Students Win Big on Health Plans
Classroom groans, agonizing waiver forms, and the palpable resentment that boils over while glaring at the health plan fact sheet – these are the frustrations of students every fall semester when signing up for health insurance. But now there is a reason to cheer.
On February 10th, the federal Department of Health and Human Services (HHS) announced that consumer protections for individual plans in the Affordable Care Act (ACA) will be extended to student health plans (see details and analysis on the Health Affairs blog). This represents a major win for students and their families to receive the quality care and benefits coverage they deserve.
Under the newly released HHS regulations, beginning January 1, 2012, students will have access to free preventive care, lifetime benefit caps will be removed with a phase-out of annual benefit caps, and medical loss ratio of 80% will be required of health plans. In addition, insurers will no longer be able to deny students of a health plan due to pre-existing conditions beginning in 2014.
These provisions will bring a sigh of relief for many students across the country. With gouging premiums and profit margins of some plans exceeding 500% the industry average, student health plans frequently fail to deliver affordable care to many tightly budgeted students. To further darken the picture, some health plans have reported medical loss ratios as low as 35 percent. In other words, only $35 of every $100 spent on a premium was used on medical expenses. Minus administrative costs, the remaining amount represents insurer profit margins.
Massachusetts should be proud of taking the early initiative to improve the affordability and benefits coverage for student health plans. Since 2005, DHCFP has collected extensive data on key indicators, such as student premiums and medical loss ratios, among all colleges and universities across the state. Among all higher education schools in Massachusetts, the medical loss ratio has risen to 72 percent as of 2009 – a small gap to overcome relative to other health plans outside of the state. In 2009, it started a group purchasing initiative, starting off with community colleges, which had the worst record in buying plans with good value.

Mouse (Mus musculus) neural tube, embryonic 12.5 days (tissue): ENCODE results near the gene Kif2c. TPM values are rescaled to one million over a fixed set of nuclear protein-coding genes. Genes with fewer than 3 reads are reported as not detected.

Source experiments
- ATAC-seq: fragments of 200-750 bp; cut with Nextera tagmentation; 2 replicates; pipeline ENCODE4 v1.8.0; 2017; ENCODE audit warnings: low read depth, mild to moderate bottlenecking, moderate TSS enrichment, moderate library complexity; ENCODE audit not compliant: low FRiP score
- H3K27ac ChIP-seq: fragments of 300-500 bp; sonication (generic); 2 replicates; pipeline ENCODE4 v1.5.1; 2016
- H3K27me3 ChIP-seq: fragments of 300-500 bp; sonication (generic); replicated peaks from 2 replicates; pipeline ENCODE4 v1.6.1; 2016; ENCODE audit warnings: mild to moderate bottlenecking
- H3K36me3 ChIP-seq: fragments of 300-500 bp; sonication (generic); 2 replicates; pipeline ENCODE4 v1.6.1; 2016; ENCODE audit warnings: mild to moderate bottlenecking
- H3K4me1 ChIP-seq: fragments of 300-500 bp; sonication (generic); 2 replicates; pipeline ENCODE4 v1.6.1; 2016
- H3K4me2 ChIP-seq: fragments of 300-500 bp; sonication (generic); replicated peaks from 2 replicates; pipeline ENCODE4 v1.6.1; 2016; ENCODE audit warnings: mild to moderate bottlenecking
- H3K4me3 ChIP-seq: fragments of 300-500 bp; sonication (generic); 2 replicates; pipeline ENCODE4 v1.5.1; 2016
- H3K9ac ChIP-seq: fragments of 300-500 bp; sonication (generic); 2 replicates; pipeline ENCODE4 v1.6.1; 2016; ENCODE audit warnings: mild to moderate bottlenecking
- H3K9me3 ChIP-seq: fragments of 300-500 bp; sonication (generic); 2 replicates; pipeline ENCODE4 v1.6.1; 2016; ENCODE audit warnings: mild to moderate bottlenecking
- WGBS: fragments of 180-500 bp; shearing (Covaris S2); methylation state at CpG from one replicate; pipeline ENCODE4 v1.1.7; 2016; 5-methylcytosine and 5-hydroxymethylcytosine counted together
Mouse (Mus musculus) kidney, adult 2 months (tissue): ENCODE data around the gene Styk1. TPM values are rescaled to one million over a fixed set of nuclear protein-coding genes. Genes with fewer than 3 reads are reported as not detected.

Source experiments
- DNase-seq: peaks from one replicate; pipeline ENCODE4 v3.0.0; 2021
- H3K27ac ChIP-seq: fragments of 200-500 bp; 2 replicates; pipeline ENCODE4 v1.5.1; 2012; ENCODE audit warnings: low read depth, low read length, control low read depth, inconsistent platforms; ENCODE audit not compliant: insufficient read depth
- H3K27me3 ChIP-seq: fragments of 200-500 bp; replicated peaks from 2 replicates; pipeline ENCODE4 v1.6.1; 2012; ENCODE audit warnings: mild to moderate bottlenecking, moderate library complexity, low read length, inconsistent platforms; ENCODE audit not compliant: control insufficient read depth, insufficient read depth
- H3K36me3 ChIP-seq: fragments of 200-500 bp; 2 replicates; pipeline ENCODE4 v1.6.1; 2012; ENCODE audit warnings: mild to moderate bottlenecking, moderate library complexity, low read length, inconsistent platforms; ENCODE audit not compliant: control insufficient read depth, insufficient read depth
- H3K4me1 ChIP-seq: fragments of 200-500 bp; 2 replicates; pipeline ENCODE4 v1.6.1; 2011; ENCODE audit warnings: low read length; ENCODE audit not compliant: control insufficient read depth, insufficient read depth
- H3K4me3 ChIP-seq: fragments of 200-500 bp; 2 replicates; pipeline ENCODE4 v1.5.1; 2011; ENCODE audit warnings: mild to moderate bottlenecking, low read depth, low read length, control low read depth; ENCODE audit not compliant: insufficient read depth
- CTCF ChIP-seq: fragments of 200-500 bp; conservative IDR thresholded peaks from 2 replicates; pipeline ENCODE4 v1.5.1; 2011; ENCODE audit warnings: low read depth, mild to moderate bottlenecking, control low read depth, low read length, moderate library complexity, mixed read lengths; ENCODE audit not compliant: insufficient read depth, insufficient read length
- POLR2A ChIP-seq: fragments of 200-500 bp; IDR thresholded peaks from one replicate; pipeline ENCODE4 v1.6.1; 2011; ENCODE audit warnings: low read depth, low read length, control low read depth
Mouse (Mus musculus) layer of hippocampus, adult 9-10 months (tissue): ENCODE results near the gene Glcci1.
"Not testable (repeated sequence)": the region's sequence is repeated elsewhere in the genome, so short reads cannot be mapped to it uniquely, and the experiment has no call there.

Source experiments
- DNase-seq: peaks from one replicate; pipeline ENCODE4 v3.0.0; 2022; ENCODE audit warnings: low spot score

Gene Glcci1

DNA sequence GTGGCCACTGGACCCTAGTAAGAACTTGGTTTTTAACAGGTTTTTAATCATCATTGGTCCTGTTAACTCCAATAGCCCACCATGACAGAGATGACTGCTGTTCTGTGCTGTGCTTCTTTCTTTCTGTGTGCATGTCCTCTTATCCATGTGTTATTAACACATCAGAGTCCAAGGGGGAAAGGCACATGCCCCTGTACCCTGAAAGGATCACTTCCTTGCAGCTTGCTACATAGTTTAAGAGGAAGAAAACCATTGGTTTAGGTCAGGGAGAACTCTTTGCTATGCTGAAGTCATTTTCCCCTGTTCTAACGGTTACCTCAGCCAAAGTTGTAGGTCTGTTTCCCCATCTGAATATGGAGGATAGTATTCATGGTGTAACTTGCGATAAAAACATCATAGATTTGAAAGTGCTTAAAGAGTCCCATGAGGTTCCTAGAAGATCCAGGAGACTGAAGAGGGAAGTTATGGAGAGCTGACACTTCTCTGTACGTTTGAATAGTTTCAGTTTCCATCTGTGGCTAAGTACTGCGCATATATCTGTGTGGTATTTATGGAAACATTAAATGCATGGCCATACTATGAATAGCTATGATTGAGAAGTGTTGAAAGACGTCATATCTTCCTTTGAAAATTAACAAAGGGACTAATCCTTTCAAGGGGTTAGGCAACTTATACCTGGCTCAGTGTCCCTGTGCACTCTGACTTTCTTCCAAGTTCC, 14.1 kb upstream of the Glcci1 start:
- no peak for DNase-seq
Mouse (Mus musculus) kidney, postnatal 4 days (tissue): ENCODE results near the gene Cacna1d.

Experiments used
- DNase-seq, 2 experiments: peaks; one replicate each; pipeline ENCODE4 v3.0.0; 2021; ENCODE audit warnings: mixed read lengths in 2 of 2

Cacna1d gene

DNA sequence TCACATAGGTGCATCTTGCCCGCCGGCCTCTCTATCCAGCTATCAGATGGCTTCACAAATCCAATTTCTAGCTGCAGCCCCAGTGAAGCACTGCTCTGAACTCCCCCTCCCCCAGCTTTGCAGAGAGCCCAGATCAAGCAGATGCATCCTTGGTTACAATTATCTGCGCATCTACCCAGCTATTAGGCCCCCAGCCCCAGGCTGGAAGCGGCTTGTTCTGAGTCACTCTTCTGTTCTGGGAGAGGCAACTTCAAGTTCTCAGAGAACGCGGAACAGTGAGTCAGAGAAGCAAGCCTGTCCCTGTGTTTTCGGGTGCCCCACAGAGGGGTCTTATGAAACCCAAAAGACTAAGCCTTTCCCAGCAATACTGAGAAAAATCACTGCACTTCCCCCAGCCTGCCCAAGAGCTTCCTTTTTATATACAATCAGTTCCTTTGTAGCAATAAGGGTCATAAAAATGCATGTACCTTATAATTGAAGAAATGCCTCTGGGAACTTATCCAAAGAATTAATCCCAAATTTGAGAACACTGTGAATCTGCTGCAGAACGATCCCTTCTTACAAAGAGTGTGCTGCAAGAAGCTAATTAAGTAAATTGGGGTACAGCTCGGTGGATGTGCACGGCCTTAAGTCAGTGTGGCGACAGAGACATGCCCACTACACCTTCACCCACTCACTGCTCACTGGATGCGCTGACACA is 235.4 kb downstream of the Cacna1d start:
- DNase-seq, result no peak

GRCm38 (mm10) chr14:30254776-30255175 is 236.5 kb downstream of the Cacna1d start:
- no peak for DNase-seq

The 2008-2009 report was just issued, which details improvements made and includes a chart showing the dramatic improvements in plan benefits and value for community colleges in 2010.
The improvements to the community college student plans are dramatic:
- Eliminating the $50,000 annual benefit maximum. Students will no longer have a benefit maximum, which ensures that students who experience serious medical conditions will have coverage for those events.
- Eliminating the 6-month pre-existing condition limitation. Students with existing medical conditions will benefit from immediate plan coverage.
- Eliminating the $1,500 cap on all outpatient services for each illness or injury. Students will no longer have to pay out-of-pocket for expenses over $1,500, significantly reducing students’total medical expenses.
Eliminating the $150 cap on ambulance coverage.
- Lowering co-payments for most office visits. Community college students will experience lower co-payments for most office visits ($10 compared to $20).
- Improving access to preventive care and disease management. Students will also have access to preventive care and an array of medical and disease management tools. These improvements will allow students to proactively manage their health and wellness and develop healthy habits for life.
Similar improvements are being made to state university plans, including eliminating a $3000 maximum on prescription drug benefits.
Through the collaborative efforts of numerous groups – such as Student Health Organizing Coalition, Young Invincibles, the Connector, DHCFP, and Higher Ed representatives – Massachusetts has led the effort to offer students with affordable health plans with expanded benefits. Under the new ACA regulations, HCFA is thrilled to know that student health plans across the country will receive the same consumer protections as all Americans.